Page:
Once that boils, then feel free to add in the prepared crab. Be sure to stir this pretty often to ensure that the rice doesn’t stick to the bottom.  This will also help keep the heat even throughout the pot as it might be quite crowded with all the stuff inside.

    Boil this on medium heat for another 30 minutes.  The rice will thicken and you can add a cup of boiling water (or really hot water from the nice Chinese hot water boilers) to thin it out.  How thick you’d like your soup is completely up to personal preference. I like my congee a bit thinner, with more liquid, but this is up to you.

    When it’s almost done (with about another 5 minutes until serving), throw in a handful of preserved Chinese vegetables.  I use a very specific one that comes in a ceramic pot and is called “dong choy”.  It’s very salty, so use with caution. I don’t add any additional salt after that.

      When ready, serve and enjoy! I also top with chives or parsley or fresh green onions.  There’s also some other cool Chinese condiments that go with congee, such as preserved baby cucumbers, radish, onions, shallots, dried pork floss, or vinegar soaked garlic.

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        Fresh Crab

        Fresh Crab

        Fresh Crab

        Ingredient Name:  Fresh Crab

        Traditional Chinese Name: 蟹 (xiè)

        What is this?

        • The crab is a crustacean with a short tail and typically two large claws and multiple legs
        • Crabs often have hard shells, but there are species of soft-shelled crabs
        • The most edible types of crabs include: flower crabs, snow crabs , blue crabs, edible or brown crabs , Dungeness crab, and mud crabs
        • Crabs primarily come from the ocean, but there are crabs that are extracted from fresh water (most popular in Asia is the Shanghainese Hairy Crabs available around Oct – Nov of every year)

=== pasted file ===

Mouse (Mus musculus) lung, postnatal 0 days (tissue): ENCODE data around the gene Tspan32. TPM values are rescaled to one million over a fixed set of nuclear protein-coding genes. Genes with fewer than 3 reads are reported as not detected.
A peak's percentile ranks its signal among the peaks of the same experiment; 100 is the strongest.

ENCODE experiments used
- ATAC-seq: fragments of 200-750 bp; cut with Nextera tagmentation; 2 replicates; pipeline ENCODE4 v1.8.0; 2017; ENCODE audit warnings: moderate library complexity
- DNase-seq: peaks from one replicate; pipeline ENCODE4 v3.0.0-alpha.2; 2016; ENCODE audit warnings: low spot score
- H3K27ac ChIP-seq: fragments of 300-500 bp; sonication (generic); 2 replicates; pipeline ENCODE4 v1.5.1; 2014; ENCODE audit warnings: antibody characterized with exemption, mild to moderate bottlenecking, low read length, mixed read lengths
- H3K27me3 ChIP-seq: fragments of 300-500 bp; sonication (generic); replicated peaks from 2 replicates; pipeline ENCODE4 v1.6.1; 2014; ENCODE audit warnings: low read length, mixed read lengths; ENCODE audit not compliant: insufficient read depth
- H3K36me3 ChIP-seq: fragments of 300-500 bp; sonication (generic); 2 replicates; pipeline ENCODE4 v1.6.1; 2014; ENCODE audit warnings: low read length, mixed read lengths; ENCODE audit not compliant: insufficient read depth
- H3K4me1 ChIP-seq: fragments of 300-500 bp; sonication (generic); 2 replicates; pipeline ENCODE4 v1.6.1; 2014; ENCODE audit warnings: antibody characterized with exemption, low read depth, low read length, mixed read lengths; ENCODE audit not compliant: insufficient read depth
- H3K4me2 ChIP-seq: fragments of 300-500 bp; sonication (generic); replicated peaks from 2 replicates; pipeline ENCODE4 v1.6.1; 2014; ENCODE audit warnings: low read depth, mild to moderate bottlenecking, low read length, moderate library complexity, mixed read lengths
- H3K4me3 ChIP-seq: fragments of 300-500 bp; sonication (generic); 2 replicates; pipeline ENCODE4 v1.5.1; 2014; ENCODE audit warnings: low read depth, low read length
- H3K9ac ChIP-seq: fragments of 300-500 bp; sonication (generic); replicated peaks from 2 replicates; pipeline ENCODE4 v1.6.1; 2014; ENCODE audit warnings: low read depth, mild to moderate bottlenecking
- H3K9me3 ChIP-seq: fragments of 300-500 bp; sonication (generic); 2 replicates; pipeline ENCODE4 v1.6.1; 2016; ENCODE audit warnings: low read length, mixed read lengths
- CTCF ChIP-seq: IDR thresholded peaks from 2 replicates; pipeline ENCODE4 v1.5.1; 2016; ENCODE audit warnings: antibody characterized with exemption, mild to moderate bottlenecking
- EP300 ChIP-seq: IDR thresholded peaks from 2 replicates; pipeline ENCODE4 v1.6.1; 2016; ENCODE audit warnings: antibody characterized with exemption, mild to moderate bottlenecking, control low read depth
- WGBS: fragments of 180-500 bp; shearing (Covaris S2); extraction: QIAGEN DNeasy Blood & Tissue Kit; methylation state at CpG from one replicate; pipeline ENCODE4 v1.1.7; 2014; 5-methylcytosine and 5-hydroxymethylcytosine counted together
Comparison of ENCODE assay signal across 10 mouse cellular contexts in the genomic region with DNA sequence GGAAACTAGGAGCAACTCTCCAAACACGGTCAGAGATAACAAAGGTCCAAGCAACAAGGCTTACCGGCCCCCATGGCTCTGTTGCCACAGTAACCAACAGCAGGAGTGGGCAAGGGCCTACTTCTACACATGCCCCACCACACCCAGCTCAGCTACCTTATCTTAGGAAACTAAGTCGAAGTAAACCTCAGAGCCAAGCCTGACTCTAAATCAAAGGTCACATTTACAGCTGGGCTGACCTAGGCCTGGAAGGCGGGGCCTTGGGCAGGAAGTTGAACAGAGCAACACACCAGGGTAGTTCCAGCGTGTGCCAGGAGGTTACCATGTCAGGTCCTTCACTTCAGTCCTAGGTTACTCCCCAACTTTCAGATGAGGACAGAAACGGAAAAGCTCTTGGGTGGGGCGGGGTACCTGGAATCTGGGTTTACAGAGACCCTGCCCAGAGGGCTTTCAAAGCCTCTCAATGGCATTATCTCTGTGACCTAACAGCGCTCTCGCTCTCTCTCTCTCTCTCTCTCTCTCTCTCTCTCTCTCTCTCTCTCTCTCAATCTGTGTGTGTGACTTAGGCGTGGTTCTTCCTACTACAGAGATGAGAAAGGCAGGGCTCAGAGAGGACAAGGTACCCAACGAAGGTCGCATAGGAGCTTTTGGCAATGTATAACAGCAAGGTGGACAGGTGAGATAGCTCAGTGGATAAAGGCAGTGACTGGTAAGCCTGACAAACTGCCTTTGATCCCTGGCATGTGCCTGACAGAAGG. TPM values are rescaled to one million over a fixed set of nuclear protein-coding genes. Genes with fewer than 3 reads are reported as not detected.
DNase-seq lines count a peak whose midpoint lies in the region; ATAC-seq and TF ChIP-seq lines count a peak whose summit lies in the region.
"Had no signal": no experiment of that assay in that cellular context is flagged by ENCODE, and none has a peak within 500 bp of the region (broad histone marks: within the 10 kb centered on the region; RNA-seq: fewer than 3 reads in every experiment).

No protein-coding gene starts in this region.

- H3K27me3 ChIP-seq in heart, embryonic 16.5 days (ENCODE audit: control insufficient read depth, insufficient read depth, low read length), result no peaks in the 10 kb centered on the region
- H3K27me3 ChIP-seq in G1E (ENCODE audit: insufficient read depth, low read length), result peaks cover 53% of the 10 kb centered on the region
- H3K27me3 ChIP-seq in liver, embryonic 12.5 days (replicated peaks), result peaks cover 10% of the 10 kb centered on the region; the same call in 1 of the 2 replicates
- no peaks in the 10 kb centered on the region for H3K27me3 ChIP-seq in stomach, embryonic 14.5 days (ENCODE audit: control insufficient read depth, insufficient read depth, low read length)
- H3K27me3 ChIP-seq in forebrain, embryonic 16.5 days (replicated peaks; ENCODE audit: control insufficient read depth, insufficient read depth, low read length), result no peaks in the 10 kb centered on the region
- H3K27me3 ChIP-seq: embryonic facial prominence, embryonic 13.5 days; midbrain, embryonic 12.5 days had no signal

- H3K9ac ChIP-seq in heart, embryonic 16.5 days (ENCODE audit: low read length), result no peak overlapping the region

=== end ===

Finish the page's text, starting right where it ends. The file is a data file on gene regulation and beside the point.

• Crabs are used in various dishes across Chinese dishes such as stir-fried, with noodles, steamed, in congee, or in soup.

        How do I prepare it?

        • The Chinese way is to peel off the shell (as quickly as possible) and then chop the crab down the middle in half ensuring it’s completely dead
        • Also remove the gills and brain (would recommend you google where these parts are) and then quarter them for congee. Don’t throw anything else – especially the jiggly, yellow, green, or orange “cream” – this is the best part and comes out into whatever dish you are making
        • You can rinse in warm running water if you’d like
        • Another way to prepare crab is to simply steam them in boiling water – or drop them in a pot of boiling water. This is if you want to eat the crabs as is.

        Where can I buy this?

        • In Asia, especially in Hong Kong, the best and freshest crabs come from the wet marts (or supermarkets)
        • Be sure to buy the crabs that are moving and whole
        • If they are tied up, press right between their eyes and there should be movement, indicating they are still alive
        • You can keep them alive in water at home until you’re ready to cook them (or in the fridge)

        What is the cost?

        • This really depends on the breed, size, location, and season
        • When I bought mine around Autumn, with a nice fresh water crab, they cost $100 HKD each (and not very large)

        Any benefits?

        • Crab meat is extremely low in fat and high in protein
        • Crabs are rich in chromium, which helps insulin to metabolize sugar, and thereby lowers the blood glucose levels in the body
        • Crabs have a healthy dose of antioxidants, which help help kill free radicals in the body (free radicals are what make you age)
        • Excellent source of omega-3 fatty acids

        Any precautions?

        • The cream of the crab is extremely high in cholesterol and should be avoided by those who need to watch their intake